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Brian Sauvé: Surrey's twisty, political police transition needs swift clarity

The head of the National Police Federation says Surrey should not restaff at the expense of RCMP
The president and CEO of the National Police Federation hopes for a swift and clear transition to a local police force from the RCMP.

Last week, B.C. Minister of Public Safety and Solicitor General, Mike Farnworth, announced the province’s decision following a lengthy political tug-of-war between proponents and opponents of a proposed transition from the RCMP to the Surrey Police Service (SPS) in the City of Surrey. 

In his July 21 commentary on the issue, BIV Publisher and Executive Editor Kirk LaPointe took readers through the saga’s high and low points, but we feel it’s important to clarify some of the points he made. 

Most importantly, former Mayor Doug McCallum’s decision to proceed with a police transition for the City of Surrey was not based on the outcome of a referendum. In fact, Doug McCallum’s electoral platform included this promise, and the city’s limited public engagement following his election showed many residents wanted to keep Surrey RCMP.  

On the topic of the future of contract policing in Canada, from our conversations with senior officials from Public Safety Canada, we understand that the purpose of this contract policing assessment is to speak with contract partners and stakeholders this summer to find ways to streamline costs across the board and to fill vacancies wherever possible, and then issue a report this fall on what they heard.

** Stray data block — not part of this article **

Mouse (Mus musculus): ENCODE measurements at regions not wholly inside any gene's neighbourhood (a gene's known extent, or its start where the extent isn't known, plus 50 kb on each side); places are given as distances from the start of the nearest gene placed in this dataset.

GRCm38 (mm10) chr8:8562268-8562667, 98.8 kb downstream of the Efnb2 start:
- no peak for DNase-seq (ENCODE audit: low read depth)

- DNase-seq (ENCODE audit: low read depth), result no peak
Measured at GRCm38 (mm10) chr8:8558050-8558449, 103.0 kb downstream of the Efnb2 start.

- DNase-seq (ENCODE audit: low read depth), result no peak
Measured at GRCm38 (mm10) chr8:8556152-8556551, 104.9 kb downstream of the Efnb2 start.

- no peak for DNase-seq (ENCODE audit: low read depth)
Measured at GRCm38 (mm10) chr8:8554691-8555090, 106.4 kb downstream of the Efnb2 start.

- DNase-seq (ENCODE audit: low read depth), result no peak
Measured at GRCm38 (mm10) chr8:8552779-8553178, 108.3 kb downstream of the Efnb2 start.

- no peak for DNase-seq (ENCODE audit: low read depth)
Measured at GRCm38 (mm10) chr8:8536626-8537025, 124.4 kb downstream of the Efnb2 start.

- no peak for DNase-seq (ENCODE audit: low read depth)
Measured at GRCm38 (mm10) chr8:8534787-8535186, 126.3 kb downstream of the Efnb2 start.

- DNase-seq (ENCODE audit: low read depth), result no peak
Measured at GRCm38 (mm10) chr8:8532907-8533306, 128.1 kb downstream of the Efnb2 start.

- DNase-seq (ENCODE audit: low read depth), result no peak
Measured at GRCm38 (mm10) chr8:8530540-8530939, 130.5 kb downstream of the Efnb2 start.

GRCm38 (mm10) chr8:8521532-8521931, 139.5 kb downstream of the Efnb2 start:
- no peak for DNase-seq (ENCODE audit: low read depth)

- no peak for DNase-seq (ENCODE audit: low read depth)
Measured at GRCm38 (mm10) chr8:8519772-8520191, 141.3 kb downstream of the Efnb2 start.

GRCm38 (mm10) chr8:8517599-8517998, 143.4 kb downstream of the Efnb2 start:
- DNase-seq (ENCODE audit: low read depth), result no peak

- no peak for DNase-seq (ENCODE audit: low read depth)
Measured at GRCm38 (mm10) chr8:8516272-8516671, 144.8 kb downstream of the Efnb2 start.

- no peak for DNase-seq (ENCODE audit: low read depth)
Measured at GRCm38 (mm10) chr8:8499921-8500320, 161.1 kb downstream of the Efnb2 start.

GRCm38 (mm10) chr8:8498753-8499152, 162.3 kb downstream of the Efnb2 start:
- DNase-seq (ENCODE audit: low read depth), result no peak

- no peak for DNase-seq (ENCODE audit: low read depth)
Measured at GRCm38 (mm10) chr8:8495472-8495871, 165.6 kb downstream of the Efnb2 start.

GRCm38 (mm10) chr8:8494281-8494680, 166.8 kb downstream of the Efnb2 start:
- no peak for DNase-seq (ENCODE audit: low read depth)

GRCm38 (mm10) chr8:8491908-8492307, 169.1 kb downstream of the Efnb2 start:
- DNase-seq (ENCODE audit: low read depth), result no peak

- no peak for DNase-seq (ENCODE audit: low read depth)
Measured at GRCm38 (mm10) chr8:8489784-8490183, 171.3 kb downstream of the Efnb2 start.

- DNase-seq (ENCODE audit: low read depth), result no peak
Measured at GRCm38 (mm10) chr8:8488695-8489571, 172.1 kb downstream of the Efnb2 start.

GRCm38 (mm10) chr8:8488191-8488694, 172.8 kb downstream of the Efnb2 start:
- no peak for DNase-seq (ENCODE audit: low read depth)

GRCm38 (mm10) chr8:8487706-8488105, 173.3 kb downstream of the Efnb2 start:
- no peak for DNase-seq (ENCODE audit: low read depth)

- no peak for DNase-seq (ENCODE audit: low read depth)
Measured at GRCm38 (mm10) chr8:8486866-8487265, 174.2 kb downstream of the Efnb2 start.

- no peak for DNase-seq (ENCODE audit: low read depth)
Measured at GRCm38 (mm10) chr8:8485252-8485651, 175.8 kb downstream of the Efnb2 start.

Provincial and territorial premiers have called on the federal government to clarify their intentions for the future of the RCMP as it relates to Public Safety Canada’s assessment of contract policing, so this is clearly an issue that has captured broader attention. 

All Canadians deserve this clarity on future policing in planning safe communities and future costs.  

Our members are not pawns – they are people and proud Canadians who care deeply about their jobs, their families, and their communities. They deserve respect and certainty on their future.

Some provincial premiers – including, notably, B.C. Premier David Eby – also raised concerns over the state of RCMP recruitment in their province, which in turn prompted the National Police Federation to write to  Premier Eby directly to remind him of the many current and future gains being made in RCMP recruitment in British Columbia. 

Pending the City of Surrey’s response to the Province’s policing decision, we call on the premier and the minister of public safety and solicitor general to prepare an expeditious transition plan that includes a clear and imminent end date for the Surrey RCMP. This plan must not prioritize Surrey Police Service restaffing at the expense of RCMP vacancies Canada-wide.  

We have also asked the Commanding Officer of the B.C. RCMP to ensure individualized HR plans for each Surrey detachment member reflecting their career aspirations and geographic choice, which may be anywhere in Canada.  

Surrey RCMP members’ diligence throughout this protracted exercise has been nothing short of professional, and deserves our utmost support, thanks and respect.” 

 Brian Sauvé is the President and CEO of the National Police Federation, the labour union that represents approximately 20,000 RCMP Members in Canada.